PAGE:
This week marks the 50th anniversary of the infamous, shocking murder of Hollywood actress Sharon Tate and four others at the hands of the Manson Family. This hideous crime occurred on the hot summer night of 9th August 1969, when Manson’s followers invaded Sharon’s home, 10050 Cielo Drive, and cold-bloodedly butchered everybody inside.
The horror of the murders was also tinged with immense sadness, as Sharon was heavily pregnant at the time and repeatedly begged for the killers to spare her until she had her baby. But of course we all know what happened next.
The sheer horror of Sharon’s murder still resonates bitterly with many people to this day, especially those who admired the actress. The case, as we all know, inspired a string of various books, movies and TV documentaries. And with the coming of this 50th Anniversary, yet more new films – including Quentin Tarantino’s Once Upon A Time In Hollywood – have been released, each giving different takes on Sharon’s life leading up to the Manson Family murders.
In writing this blog post, I do not wish to dwell too much on the murder, as every time I think of it, it just fills me with such immense sadness and horror. Instead, I have decided to just concentrate on the lighter side of Sharon’s life: to express just how much I adore this beautiful lady and how much her films have meant to me over the years.
The very first movie I can recall ever seeing Sharon Tate in was Dance of the Vampires (alternative title: The Fearless Vampire Killers), in which she starred with her husband, Roman Polanski. The instant I set eyes on this beautiful lady with the lovely almond eyes, I was completely hooked. And the fact that I also happened to be a HUGE fan of the Hammer vampire movies only enhanced the sheer joy and entertainment I derived from this film, which, although just a vampire spoof, was very reminiscent of the Hammer vampires flicks. I also loved the snowy setting surrounding the foreboding vampire castle, which really gave it the atmosphere. In fact, I would even go as far as to say that Dance of the Vampires is my all time favourite Sharon Tate movie. And it was so well produced by Roman Polanski.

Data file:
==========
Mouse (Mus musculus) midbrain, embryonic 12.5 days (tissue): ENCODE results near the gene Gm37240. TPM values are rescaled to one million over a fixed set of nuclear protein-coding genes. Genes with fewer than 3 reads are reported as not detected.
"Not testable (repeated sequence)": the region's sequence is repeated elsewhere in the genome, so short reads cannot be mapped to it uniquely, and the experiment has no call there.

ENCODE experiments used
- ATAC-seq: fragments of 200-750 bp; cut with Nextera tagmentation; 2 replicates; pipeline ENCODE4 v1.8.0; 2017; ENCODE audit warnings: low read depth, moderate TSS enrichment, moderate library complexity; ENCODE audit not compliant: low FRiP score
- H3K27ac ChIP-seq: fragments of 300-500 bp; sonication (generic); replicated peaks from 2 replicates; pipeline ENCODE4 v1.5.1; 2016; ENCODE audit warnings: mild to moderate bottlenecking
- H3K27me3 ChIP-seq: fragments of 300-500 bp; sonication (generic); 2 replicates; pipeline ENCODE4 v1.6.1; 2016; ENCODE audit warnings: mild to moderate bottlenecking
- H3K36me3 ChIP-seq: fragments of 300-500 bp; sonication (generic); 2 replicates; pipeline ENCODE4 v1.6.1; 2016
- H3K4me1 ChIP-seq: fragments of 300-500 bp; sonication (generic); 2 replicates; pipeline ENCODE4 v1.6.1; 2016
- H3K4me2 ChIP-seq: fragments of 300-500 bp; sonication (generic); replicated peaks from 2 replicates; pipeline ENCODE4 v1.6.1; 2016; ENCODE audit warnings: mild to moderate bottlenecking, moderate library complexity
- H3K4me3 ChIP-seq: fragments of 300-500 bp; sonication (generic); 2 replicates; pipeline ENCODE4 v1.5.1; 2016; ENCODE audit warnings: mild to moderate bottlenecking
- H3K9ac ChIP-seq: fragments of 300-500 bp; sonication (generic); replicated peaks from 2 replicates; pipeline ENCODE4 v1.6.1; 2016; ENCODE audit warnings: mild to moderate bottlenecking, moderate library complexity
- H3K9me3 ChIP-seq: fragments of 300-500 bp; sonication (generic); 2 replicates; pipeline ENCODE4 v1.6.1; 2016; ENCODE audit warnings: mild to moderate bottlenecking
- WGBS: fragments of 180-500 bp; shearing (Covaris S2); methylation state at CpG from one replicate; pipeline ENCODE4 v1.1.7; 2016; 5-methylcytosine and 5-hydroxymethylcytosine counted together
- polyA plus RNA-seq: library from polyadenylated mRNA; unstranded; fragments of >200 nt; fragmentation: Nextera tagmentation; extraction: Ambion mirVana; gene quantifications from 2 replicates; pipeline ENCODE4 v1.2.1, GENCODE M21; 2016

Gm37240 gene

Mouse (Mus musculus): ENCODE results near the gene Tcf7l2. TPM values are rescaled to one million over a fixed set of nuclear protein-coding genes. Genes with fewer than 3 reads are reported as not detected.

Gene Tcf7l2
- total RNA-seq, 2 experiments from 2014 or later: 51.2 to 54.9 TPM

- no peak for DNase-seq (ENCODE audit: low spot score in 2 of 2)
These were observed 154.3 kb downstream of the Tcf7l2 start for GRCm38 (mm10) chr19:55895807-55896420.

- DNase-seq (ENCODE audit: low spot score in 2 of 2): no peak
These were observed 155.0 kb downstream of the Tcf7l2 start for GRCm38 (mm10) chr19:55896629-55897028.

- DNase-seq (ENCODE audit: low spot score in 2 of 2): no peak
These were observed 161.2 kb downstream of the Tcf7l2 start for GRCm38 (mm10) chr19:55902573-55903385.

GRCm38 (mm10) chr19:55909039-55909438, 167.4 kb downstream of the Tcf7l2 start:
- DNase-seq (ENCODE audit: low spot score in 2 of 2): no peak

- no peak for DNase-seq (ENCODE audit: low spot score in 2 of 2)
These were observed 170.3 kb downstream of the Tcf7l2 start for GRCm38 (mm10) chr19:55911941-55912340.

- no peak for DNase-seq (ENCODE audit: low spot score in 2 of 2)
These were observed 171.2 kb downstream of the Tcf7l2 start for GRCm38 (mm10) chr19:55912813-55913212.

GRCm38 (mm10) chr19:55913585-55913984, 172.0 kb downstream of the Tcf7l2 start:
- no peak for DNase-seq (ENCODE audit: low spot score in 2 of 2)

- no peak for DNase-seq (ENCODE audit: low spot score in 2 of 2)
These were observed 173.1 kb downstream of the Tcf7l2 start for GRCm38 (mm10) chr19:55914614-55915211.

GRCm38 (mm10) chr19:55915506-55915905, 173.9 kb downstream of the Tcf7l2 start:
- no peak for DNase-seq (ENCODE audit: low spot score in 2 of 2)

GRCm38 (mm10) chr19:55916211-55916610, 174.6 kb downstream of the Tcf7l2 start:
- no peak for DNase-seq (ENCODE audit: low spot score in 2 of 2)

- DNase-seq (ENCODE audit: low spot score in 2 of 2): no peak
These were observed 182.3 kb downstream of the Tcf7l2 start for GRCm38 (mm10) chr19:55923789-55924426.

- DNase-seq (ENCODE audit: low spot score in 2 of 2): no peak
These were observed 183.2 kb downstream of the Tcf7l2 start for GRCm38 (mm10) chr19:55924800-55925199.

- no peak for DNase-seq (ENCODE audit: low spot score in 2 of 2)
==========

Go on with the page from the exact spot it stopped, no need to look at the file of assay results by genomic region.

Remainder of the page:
After Dance of the Vampires, the next Sharon Tate movie I saw was Eye of the Devil (1966), which also starred David Niven, Donald Pleasance and Deborah Carr. Unlike Dance of the Vampires, this movie was filmed in black-and-white and took a more serious approach to the horror theme. Starring in her first major film role, Sharon plays the sinister but mesmerising Odile de Caray who, together with her bow-and-arrow-happy brother Christian (David Hemmings), conspires to commit a ritual sacrifice (at the expense of poor David Niven’s character) with a view to saving the vineyard of the estate. This movie has a real creepy atmosphere, with all its supernatural overtones, and I would say that it is probably my second favourite Sharon Tate film after Dance of the Vampires. Sharon just looks so stunningly beautiful in it, but then she always looks stunningly beautiful in ALL her movies.
Valley of the Dolls (1967), which was based on Jacqueline Susan’s novel of the same name, is another favourite Sharon Tate movie of mine. Sharon plays the character of Jennifer North who, together with two other women, attempts to make a glittering career for herself in the sleazy world of Hollywood. I hope to be getting the Criterion Blu Ray of this movie to add to my collection very soon.
Sharon, of course, did make a few other, lesser known movies like Don’t Make Waves (the 1967 flick in which she co-starred with Tony Curtis), The Wrecking Crew (in 1968 with Dean Martin), and 12+1 (which was her last movie and was released posthumously in 1969). But it is the first three films I mentioned above that she is probably best known for, and three fantastic movies they are too.
By all accounts, Sharon’s personality shone every bit as brightly as her screen presence did, for everybody who ever met her spoke very highly of her as person. She has been described as such a sweet, gentle, caring girl. She was never moody or bad tempered. Even her husband, Roman Polanski, has been quoted as saying that she never had a bad word to say about anybody. Thus when a person is held in such a high regard as Sharon was, it just makes the fact that her life was so cut so short seem all the more tragic and unfair. If she had lived, I am sure she would have gone on to even greater things, especially in regard to her movie career.
So, in this week that marks the 50th Anniversary of Sharon’s sad death all those years ago, I should like to end this post by saying just how much I still miss this fine actress. In expressing this sentiment, I am sure I echo the thoughts of all the thousands of other people around the world who loved Sharon Tate as much as I did. In the hearts of all her fans, she will never ever be forgotten.
Sharon, you did not deserve to be taken from us so soon, and so cruelly. But you have still left us a wonderful legacy with your movies and TV appearances.
May your star continue to shine as brightly in Heaven as it did during your all-too-short time on Earth.
By Alan Toner
Lifelong Sharon Tate Fan